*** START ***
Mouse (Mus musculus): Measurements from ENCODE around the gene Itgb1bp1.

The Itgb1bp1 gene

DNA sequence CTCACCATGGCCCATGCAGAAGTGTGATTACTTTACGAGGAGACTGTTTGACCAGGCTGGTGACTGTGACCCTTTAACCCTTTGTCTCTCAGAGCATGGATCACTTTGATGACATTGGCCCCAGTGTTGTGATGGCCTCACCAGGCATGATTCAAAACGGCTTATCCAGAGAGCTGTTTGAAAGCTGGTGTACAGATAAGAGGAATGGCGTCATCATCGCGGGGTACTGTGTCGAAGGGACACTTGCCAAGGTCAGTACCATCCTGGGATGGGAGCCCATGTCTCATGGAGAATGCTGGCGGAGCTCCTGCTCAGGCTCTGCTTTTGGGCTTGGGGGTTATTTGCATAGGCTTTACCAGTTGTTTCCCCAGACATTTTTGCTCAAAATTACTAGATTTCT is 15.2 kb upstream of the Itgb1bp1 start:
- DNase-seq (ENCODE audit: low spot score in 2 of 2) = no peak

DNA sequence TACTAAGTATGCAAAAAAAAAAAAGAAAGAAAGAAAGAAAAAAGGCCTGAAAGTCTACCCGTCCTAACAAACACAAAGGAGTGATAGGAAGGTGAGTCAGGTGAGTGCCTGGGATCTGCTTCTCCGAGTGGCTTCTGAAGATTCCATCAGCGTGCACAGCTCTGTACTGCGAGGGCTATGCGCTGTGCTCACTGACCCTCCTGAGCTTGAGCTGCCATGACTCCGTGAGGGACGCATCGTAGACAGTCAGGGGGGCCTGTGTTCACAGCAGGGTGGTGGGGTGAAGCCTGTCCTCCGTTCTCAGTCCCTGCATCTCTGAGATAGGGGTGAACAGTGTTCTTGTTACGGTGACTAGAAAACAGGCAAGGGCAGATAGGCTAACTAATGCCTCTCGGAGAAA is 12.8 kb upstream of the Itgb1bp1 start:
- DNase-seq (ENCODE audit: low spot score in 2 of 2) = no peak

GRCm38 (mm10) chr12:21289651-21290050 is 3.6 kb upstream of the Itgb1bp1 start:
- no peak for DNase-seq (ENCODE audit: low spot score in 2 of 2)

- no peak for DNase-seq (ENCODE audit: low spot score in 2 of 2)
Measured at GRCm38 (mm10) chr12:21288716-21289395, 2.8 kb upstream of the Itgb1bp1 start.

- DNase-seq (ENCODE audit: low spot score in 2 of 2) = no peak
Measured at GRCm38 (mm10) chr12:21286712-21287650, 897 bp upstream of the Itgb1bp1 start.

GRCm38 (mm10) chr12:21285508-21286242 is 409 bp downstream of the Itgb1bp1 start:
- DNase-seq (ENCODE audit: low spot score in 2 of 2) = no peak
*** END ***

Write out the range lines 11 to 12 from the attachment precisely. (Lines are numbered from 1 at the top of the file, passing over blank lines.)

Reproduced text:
- DNase-seq (ENCODE audit: low spot score in 2 of 2) = no peak
Measured at GRCm38 (mm10) chr12:21286712-21287650, 897 bp upstream of the Itgb1bp1 start.